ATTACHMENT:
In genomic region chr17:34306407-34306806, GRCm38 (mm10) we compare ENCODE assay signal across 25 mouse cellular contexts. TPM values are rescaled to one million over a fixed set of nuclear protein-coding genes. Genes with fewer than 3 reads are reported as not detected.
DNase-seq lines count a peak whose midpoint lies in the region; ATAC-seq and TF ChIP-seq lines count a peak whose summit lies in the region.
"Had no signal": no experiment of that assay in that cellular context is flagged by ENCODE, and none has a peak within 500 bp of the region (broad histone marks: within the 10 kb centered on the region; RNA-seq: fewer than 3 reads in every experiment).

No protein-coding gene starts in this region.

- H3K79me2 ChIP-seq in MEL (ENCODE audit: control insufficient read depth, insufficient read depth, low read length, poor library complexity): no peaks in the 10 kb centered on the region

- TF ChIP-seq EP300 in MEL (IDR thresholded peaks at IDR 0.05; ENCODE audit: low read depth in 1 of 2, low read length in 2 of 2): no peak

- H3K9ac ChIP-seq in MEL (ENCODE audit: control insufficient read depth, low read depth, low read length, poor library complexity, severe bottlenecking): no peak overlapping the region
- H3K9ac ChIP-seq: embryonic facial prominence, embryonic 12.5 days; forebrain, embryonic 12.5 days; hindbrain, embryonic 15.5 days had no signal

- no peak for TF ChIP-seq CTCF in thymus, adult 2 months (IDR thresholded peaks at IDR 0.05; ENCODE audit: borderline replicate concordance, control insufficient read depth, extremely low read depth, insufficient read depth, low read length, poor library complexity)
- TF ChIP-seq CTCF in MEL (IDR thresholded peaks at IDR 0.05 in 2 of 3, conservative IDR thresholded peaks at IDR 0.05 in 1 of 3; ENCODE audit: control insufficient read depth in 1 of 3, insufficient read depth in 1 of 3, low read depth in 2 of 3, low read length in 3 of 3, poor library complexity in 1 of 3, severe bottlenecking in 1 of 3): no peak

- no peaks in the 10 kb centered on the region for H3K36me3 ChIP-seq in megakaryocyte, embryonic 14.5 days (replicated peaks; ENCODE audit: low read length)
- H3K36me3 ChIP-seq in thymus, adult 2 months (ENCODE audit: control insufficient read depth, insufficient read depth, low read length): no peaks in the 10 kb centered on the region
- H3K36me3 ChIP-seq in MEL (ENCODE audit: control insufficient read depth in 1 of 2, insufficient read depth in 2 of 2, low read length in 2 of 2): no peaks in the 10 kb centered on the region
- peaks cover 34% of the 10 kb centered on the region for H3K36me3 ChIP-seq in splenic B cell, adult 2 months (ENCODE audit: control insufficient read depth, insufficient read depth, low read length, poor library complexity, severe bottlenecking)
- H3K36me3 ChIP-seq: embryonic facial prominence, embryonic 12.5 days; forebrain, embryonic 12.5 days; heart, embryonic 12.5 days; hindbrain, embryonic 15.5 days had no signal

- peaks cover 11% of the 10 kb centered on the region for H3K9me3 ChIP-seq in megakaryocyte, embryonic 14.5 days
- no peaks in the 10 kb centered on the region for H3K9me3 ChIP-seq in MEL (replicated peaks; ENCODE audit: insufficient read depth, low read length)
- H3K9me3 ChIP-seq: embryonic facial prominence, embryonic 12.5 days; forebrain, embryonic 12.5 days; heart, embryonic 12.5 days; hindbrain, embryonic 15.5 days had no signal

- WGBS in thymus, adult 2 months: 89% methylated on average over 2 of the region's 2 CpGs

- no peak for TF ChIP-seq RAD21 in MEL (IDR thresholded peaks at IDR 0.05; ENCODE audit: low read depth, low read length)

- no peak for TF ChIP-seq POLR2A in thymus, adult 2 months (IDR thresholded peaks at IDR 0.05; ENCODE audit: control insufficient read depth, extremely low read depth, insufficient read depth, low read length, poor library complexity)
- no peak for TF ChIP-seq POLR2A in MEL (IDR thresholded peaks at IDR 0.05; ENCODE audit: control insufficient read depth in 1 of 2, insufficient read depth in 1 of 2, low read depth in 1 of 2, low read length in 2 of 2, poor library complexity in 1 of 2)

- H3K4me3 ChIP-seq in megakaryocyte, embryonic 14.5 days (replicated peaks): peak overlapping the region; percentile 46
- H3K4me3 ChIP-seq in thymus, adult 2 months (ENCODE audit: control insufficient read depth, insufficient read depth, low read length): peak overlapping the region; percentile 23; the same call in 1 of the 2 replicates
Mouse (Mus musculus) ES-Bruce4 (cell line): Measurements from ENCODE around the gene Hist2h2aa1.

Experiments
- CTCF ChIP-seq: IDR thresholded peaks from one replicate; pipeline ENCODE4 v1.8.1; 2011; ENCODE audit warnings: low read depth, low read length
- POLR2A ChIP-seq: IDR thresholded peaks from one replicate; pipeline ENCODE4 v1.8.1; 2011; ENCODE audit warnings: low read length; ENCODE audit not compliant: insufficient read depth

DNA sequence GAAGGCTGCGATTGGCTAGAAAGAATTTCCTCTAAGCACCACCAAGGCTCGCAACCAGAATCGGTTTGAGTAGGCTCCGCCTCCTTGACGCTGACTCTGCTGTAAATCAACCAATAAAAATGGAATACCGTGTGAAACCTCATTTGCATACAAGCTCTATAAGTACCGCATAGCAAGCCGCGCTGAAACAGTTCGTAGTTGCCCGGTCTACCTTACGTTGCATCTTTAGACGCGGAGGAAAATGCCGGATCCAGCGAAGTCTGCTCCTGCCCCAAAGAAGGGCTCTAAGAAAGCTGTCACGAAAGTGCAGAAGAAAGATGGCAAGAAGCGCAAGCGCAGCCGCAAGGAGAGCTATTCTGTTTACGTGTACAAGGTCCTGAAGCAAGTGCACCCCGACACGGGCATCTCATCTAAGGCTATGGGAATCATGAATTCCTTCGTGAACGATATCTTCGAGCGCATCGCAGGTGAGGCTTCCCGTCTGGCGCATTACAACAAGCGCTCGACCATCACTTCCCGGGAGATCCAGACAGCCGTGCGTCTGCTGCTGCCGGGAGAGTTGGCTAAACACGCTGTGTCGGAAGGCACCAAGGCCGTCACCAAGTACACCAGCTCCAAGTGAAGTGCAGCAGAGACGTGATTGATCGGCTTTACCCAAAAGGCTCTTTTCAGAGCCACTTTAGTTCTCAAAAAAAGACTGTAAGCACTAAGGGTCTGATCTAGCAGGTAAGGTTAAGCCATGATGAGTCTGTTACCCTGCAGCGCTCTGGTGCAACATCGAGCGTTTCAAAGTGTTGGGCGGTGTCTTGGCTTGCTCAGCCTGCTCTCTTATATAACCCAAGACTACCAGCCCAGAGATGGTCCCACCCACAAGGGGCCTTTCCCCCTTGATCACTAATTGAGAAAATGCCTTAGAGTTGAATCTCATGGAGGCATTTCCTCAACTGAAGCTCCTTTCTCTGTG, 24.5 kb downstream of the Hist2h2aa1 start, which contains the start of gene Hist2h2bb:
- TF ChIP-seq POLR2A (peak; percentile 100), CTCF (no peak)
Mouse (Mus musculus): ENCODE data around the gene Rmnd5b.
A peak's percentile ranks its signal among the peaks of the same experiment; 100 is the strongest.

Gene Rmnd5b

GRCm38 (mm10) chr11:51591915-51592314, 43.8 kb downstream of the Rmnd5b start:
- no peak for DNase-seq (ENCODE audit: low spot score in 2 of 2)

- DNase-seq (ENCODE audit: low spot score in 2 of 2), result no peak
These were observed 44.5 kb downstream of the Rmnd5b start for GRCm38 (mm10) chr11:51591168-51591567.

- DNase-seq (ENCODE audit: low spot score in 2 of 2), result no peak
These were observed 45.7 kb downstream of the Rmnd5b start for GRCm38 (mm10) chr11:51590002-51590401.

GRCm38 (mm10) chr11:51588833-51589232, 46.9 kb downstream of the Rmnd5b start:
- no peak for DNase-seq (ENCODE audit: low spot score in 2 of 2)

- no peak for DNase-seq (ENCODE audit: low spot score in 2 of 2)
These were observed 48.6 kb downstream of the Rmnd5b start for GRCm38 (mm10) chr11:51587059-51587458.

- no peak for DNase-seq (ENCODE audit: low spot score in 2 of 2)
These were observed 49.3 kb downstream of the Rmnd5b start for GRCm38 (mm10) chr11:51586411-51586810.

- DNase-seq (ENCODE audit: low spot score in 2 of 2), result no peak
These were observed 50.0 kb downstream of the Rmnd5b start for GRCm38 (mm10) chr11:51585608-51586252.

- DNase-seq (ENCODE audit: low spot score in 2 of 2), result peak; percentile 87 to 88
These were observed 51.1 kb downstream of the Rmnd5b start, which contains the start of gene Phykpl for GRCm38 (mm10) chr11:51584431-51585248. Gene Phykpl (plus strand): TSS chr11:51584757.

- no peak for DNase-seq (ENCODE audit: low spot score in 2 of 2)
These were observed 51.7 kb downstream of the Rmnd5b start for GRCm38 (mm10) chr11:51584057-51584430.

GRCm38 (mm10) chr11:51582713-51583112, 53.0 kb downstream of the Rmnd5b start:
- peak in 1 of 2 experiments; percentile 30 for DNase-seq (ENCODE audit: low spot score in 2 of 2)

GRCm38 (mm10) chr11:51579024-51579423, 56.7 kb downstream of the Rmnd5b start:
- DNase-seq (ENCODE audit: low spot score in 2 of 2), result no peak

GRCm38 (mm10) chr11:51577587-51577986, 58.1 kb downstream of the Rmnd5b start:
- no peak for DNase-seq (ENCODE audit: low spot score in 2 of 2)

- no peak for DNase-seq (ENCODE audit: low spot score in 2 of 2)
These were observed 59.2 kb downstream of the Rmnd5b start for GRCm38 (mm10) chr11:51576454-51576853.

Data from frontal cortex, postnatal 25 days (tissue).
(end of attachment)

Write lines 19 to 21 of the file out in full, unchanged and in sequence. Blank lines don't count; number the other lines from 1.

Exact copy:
- WGBS in thymus, adult 2 months: 89% methylated on average over 2 of the region's 2 CpGs

- no peak for TF ChIP-seq RAD21 in MEL (IDR thresholded peaks at IDR 0.05; ENCODE audit: low read depth, low read length)

- no peak for TF ChIP-seq POLR2A in thymus, adult 2 months (IDR thresholded peaks at IDR 0.05; ENCODE audit: control insufficient read depth, extremely low read depth, insufficient read depth, low read length, poor library complexity)